SOLOMON: Designers Fighting Commercialism?

What we see is what we get, or so the adage goes. But when we see the designs of mass media, what do we truly get? That's a troubling question for those who wonder what the constant barrages of media-generated images are doing to our lives.

Journalists who use words on the job are not the only media professionals who have cause to doubt the merits of their labors. The visual images that surround us -- whether on screens, printed pages, billboards, T-shirts or store shelves -- are the products of highly skilled designers, enormous amounts of money and state-of-the-art technology. Behind the images, some of the talent is growing vocally restless.

For a couple of years now, many designers and art directors have hotly debated "First Things First 2000," a global manifesto urging "a reversal of priorities in favor of more useful, lasting and democratic forms of communication -- a mindshift away from product marketing and toward the exploration and production of a new kind of meaning." The original signers, 33 prominent design professionals, have been joined as endorsers by hundreds of colleagues.

"Designers who devote their efforts primarily to advertising, marketing and brand development are supporting, and implicitly endorsing, a mental environment so saturated with commercial messages that it is changing the very way citizen-consumers speak, think, feel, respond and interact," the statement says.

While assessing the arguments sparked by "First Things First," the latest issue of Adbusters magazine ( offers observations that are directly relevant to various aspects of the media industry. Today, we face "the desperate need to preserve a space for other forms of thinking and ways of being -- a protected zone free of the commercial inferno."

When dissident designers lament the impacts of prevalent visual images, their comments also apply to routine journalistic output. Rick Poynor, founding editor of the international journal Eye, puts it this way: "What we are rapidly losing sight of, in the rush to add seductive stylistic value to commercial goods and services and to transform life into a brand- and status-obsessed shopping spree, is the idea that design, as a way of thinking about systems, structures and relationships -- large and small, conceptual and visual -- could have uses other than commercial promotion."

Visual design, Poynor suggests, "might also be an imaginative tool for solving non-commercial problems; for shaping a sustainable environment and an equitable public realm; for encouraging democratic participation and new kinds of social interaction; for expressing ideas, values and ways of feeling that originate down below, among ordinary people -- us! -- in our own neighborhoods, from our own concerns." Creative design could be used "in service to our collectively determined community needs, not just to deliver top-down fashion diktats and purchasing imperatives from megacorp boardrooms and conquer-the-world marketing teams."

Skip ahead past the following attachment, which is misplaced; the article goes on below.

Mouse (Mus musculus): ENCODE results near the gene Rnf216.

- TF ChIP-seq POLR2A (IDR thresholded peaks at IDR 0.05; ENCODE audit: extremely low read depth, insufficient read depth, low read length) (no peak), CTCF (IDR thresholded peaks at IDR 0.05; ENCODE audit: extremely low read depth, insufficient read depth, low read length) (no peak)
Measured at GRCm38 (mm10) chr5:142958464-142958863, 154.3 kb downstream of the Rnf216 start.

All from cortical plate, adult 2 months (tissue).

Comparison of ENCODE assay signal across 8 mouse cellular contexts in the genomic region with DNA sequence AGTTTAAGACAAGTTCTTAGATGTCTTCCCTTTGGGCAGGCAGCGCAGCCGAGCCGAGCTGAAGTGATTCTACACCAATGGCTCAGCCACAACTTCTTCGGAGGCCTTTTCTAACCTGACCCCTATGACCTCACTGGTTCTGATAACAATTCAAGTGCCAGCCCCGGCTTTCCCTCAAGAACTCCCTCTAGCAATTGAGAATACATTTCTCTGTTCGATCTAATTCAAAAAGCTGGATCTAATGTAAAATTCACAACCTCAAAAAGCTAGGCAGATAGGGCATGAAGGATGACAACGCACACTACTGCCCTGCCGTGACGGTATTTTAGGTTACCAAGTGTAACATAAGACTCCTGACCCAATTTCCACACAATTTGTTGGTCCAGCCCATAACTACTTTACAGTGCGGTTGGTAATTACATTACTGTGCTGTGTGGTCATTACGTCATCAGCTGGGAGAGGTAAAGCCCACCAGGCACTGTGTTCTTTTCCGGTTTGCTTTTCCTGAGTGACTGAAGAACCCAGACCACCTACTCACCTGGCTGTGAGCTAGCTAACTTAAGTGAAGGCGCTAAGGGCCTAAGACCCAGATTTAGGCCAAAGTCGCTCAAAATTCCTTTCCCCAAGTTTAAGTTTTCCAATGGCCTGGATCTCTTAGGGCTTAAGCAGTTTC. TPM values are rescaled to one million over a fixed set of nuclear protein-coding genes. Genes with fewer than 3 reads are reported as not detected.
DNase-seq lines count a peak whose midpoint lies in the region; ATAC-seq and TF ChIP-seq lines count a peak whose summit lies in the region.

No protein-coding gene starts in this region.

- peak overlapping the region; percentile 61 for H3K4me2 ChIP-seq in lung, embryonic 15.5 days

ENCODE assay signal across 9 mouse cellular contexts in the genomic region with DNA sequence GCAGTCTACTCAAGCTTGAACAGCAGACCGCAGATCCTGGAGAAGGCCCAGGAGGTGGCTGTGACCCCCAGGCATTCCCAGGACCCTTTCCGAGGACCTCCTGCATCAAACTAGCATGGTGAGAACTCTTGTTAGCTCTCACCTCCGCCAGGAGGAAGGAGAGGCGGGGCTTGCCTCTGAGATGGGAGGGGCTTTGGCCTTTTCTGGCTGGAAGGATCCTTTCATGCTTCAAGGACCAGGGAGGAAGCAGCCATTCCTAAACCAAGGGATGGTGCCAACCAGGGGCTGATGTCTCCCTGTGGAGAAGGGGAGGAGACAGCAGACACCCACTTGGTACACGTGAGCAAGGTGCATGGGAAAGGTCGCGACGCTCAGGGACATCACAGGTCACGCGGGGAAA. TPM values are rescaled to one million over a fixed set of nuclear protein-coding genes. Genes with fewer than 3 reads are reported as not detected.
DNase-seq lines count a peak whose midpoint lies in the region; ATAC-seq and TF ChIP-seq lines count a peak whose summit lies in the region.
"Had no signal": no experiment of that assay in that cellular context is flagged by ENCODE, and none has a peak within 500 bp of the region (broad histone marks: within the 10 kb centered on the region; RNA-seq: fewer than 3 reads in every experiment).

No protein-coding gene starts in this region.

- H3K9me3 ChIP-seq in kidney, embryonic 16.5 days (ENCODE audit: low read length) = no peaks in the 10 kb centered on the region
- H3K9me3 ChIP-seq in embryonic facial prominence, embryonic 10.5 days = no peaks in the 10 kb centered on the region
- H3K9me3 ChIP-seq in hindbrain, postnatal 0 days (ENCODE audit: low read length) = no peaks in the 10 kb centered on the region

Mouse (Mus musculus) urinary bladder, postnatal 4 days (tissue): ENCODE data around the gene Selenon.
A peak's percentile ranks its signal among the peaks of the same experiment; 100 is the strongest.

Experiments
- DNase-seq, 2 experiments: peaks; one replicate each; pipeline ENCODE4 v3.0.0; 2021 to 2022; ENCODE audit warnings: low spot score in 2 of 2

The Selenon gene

Privatization of public space -- from sports stadiums and museums to buses, classrooms and "public broadcasting" -- has been on an insidious bender for decades. We become accustomed to what was once unthinkable, and the trend moves in only one direction. Public reclamation of corporately privatized space is rare. Big money commonly rolls over other concerns.

Reversing such momentum would mean reclaiming truly public areas while banishing the endless panoplies of logos, branded concessions and investor-driven joint ventures. But even when no commercial interests seem to be involved, the heavy hand of capital often provides a strong tilt, with key media outlets continuously inflicting their relentless priorities on the public.

So, simultaneously, on one afternoon in late June, the hosts of programs airing on CNN and MSNBC were talking about the by-now-famous incident in San Jose when a man flung a dog named Leo into oncoming traffic. Ostensibly about a murdered pooch, the coverage reflected the ability of profit-fixated networks -- owned by companies like AOL Time Warner, Microsoft and General Electric -- to focus national attention on psychodramas like the gruesome demise of a doggie.

This enormous power to subject the American public to serial triviality is far from trivial. It has everything to do with the leverage exerted by multibillion-dollar media conglomerates as they skew the words and images undergoing mass distribution.

We're told that the public's appetite for human interest stories about crime and punishment is insatiable. But most of all, the latest breathless news sagas are cases of force-feeding. Crammed down the throats of the public, the scoops and scandals of the day seldom tell us anything about dominant power structures and ongoing inequities while we consume the latest frothy media sensations.

Norman Solomon's latest book is "The Habits of Highly Deceptive Media." His syndicated column focuses on media and politics.


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